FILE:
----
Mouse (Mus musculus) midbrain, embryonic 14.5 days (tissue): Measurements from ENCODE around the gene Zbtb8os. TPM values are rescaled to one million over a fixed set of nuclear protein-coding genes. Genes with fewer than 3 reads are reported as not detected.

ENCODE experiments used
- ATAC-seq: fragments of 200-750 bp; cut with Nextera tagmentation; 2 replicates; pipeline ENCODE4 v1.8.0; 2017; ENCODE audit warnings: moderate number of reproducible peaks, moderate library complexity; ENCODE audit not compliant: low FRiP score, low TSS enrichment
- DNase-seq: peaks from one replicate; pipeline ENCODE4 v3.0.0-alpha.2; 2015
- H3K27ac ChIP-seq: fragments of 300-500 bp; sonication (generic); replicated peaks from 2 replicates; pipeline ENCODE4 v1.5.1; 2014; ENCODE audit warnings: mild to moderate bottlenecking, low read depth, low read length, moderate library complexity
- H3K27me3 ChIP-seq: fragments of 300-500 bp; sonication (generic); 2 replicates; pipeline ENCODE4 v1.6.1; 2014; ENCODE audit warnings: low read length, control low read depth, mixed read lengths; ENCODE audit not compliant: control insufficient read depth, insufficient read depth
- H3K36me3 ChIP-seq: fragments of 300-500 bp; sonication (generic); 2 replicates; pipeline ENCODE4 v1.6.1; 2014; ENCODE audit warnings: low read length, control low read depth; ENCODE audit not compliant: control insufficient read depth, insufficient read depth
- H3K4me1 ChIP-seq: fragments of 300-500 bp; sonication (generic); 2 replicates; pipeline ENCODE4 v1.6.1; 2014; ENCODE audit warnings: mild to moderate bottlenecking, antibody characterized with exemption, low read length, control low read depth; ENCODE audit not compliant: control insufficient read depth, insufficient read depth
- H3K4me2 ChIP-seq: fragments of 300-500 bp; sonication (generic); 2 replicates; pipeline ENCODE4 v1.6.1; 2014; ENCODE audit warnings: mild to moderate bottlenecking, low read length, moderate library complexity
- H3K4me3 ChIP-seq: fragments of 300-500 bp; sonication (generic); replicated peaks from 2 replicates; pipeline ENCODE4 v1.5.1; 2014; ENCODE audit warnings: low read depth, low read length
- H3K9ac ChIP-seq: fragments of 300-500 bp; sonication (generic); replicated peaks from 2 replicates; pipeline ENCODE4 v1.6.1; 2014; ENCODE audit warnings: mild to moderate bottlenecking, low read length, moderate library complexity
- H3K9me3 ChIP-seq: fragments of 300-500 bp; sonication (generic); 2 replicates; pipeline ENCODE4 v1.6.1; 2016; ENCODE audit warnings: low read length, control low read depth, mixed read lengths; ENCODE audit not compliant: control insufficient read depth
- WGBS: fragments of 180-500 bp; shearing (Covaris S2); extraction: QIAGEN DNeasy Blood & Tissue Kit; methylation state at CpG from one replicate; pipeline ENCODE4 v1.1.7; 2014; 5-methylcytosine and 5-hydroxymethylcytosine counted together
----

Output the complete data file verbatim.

Mouse (Mus musculus) midbrain, embryonic 14.5 days (tissue): Measurements from ENCODE around the gene Zbtb8os. TPM values are rescaled to one million over a fixed set of nuclear protein-coding genes. Genes with fewer than 3 reads are reported as not detected.

ENCODE experiments used
- ATAC-seq: fragments of 200-750 bp; cut with Nextera tagmentation; 2 replicates; pipeline ENCODE4 v1.8.0; 2017; ENCODE audit warnings: moderate number of reproducible peaks, moderate library complexity; ENCODE audit not compliant: low FRiP score, low TSS enrichment
- DNase-seq: peaks from one replicate; pipeline ENCODE4 v3.0.0-alpha.2; 2015
- H3K27ac ChIP-seq: fragments of 300-500 bp; sonication (generic); replicated peaks from 2 replicates; pipeline ENCODE4 v1.5.1; 2014; ENCODE audit warnings: mild to moderate bottlenecking, low read depth, low read length, moderate library complexity
- H3K27me3 ChIP-seq: fragments of 300-500 bp; sonication (generic); 2 replicates; pipeline ENCODE4 v1.6.1; 2014; ENCODE audit warnings: low read length, control low read depth, mixed read lengths; ENCODE audit not compliant: control insufficient read depth, insufficient read depth
- H3K36me3 ChIP-seq: fragments of 300-500 bp; sonication (generic); 2 replicates; pipeline ENCODE4 v1.6.1; 2014; ENCODE audit warnings: low read length, control low read depth; ENCODE audit not compliant: control insufficient read depth, insufficient read depth
- H3K4me1 ChIP-seq: fragments of 300-500 bp; sonication (generic); 2 replicates; pipeline ENCODE4 v1.6.1; 2014; ENCODE audit warnings: mild to moderate bottlenecking, antibody characterized with exemption, low read length, control low read depth; ENCODE audit not compliant: control insufficient read depth, insufficient read depth
- H3K4me2 ChIP-seq: fragments of 300-500 bp; sonication (generic); 2 replicates; pipeline ENCODE4 v1.6.1; 2014; ENCODE audit warnings: mild to moderate bottlenecking, low read length, moderate library complexity
- H3K4me3 ChIP-seq: fragments of 300-500 bp; sonication (generic); replicated peaks from 2 replicates; pipeline ENCODE4 v1.5.1; 2014; ENCODE audit warnings: low read depth, low read length
- H3K9ac ChIP-seq: fragments of 300-500 bp; sonication (generic); replicated peaks from 2 replicates; pipeline ENCODE4 v1.6.1; 2014; ENCODE audit warnings: mild to moderate bottlenecking, low read length, moderate library complexity
- H3K9me3 ChIP-seq: fragments of 300-500 bp; sonication (generic); 2 replicates; pipeline ENCODE4 v1.6.1; 2016; ENCODE audit warnings: low read length, control low read depth, mixed read lengths; ENCODE audit not compliant: control insufficient read depth
- WGBS: fragments of 180-500 bp; shearing (Covaris S2); extraction: QIAGEN DNeasy Blood & Tissue Kit; methylation state at CpG from one replicate; pipeline ENCODE4 v1.1.7; 2014; 5-methylcytosine and 5-hydroxymethylcytosine counted together